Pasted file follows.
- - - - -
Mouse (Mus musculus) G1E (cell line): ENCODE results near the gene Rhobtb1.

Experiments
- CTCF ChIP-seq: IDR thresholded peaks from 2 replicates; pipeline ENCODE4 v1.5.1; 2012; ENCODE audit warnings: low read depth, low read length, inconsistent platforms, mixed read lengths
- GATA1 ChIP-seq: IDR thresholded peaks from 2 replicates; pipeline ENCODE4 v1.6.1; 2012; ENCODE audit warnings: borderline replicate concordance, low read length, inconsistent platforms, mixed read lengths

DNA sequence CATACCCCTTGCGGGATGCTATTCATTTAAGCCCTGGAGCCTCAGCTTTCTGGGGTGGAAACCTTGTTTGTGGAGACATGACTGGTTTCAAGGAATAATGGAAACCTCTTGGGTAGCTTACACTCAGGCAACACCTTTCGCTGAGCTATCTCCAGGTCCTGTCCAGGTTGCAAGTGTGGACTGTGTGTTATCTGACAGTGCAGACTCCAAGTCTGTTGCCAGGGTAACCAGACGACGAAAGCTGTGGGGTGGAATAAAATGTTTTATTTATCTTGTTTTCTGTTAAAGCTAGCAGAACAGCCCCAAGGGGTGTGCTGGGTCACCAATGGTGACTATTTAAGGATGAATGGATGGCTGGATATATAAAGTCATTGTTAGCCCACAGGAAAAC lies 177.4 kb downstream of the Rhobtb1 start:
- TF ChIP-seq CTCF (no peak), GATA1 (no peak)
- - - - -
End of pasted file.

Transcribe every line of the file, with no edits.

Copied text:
Mouse (Mus musculus) G1E (cell line): ENCODE results near the gene Rhobtb1.

Experiments
- CTCF ChIP-seq: IDR thresholded peaks from 2 replicates; pipeline ENCODE4 v1.5.1; 2012; ENCODE audit warnings: low read depth, low read length, inconsistent platforms, mixed read lengths
- GATA1 ChIP-seq: IDR thresholded peaks from 2 replicates; pipeline ENCODE4 v1.6.1; 2012; ENCODE audit warnings: borderline replicate concordance, low read length, inconsistent platforms, mixed read lengths

DNA sequence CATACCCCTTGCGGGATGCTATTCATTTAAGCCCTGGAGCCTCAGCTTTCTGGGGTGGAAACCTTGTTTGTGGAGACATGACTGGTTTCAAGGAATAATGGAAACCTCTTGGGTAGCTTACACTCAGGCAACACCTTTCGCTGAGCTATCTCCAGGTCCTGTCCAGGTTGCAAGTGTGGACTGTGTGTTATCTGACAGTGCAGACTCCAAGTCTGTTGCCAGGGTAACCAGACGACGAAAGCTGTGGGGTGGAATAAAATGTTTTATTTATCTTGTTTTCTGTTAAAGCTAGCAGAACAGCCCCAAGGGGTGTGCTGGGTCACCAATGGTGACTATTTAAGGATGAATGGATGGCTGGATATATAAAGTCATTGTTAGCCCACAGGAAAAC lies 177.4 kb downstream of the Rhobtb1 start:
- TF ChIP-seq CTCF (no peak), GATA1 (no peak)